The Dame Janet Smith Review has announced that its final report is nearing publication.
The inquiry, which explores the BBC's culture and practices at the time of the Savile and Hall sex abuse scandals, has been delayed several times since it opened in 2012.
Dame Janet's review findings were originally expected last spring, but were delayed at the request of the Metropolitan Police amid concerns they would prejudice ongoing investigations.
The BBC has spent around £7m on the Dame Janet Smith Review to date.
According to media sources, the completed report "tears the BBC apart" and reveals "a culture of abuse". The report is expected to confirm that BBC bosses had grave concerns about the conduct of Savile, but failed to act on them. Alarmingly, it is also set to claim that BBC whistleblowing procedures are so ineffective, that even today the Corporation could have paedophiles in its midst.
BBC bosses are said to be terrified at the prospect of Dame Janet's highly critical findings derailing Charter renewal negotiations. With the next Royal Charter not coming into force until 1st January 2017, there were concerns that the BBC could selfishly try to sit on the completed report for another whole year.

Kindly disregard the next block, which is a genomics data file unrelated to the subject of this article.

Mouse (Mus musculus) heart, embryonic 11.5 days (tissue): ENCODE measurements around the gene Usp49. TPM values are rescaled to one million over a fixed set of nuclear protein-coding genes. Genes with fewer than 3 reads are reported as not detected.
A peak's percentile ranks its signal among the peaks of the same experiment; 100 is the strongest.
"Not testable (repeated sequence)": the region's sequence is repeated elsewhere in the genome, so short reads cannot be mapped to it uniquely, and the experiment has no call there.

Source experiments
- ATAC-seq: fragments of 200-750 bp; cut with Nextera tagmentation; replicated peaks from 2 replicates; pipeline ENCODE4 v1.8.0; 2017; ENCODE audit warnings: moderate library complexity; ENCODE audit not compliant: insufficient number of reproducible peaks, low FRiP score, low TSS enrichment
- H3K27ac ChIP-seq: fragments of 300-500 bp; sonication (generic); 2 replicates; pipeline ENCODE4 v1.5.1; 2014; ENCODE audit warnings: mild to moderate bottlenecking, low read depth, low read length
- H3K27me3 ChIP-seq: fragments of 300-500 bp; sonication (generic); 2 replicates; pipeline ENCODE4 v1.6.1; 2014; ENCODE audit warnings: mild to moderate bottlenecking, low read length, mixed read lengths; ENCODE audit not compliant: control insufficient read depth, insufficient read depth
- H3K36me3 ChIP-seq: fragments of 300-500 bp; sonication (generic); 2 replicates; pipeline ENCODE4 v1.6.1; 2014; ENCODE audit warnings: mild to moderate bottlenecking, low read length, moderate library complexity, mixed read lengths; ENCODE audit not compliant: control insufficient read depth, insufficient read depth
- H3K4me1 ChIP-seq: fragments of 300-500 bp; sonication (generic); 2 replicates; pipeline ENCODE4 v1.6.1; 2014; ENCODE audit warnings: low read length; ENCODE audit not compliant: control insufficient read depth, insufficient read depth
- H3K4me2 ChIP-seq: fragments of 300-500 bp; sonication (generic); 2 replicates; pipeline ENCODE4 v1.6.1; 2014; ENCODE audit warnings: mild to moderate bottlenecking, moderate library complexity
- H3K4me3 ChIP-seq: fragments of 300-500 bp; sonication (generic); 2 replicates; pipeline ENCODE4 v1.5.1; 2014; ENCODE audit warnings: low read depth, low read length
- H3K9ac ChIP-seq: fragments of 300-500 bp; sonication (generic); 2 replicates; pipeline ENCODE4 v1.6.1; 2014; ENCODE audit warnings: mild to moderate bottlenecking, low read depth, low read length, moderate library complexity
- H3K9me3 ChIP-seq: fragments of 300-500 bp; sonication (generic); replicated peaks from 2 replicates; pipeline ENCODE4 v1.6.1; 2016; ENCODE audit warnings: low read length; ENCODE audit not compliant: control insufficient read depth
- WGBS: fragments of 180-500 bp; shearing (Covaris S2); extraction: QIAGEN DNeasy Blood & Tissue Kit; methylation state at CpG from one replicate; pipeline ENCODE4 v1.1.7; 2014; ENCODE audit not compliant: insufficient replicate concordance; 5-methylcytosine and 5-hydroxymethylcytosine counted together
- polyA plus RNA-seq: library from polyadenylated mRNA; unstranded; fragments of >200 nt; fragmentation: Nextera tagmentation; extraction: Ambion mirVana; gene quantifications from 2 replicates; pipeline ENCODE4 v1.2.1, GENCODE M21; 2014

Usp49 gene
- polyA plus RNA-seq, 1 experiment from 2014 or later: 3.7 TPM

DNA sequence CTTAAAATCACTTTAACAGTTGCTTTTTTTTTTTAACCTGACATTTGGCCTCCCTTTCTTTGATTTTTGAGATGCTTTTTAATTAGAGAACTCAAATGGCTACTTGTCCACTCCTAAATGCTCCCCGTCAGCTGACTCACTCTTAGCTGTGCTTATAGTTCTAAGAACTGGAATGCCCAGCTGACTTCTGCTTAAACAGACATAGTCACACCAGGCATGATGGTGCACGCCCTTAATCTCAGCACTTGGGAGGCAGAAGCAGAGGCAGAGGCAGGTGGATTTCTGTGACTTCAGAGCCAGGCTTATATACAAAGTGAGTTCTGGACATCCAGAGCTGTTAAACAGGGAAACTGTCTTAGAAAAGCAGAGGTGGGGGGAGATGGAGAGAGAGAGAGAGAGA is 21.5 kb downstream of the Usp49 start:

Earlier today, the following statement was published on the Dame Janet Smith Review website: "The Review has been informed by the Metropolitan Police that it is no longer concerned that publication of the Report could prejudice its ongoing investigations. The Review is carrying out final checks in advance of delivery to the BBC and publication. Publication should take place within 6 weeks."
That announcement signals the removal of the final barrier towards publication, which is now expected to take place in March.
Coincidentally, or probably not, it appears that a copy of the completed report has just been leaked to investigative website Exaro. That is probably the real reason for progress towards publication. The BBC is now resigned to the fact that the genie is out of the bottle, so there's no point stalling or denying culpability any longer.
The website has published several articles summarising the report's key findings. It has also published extracts from the actual report. Exaro has reiterated its opinion that the BBC has been fully aware of the report findings, despite numerous denials - indeed text within the report confirms that viewpoint.
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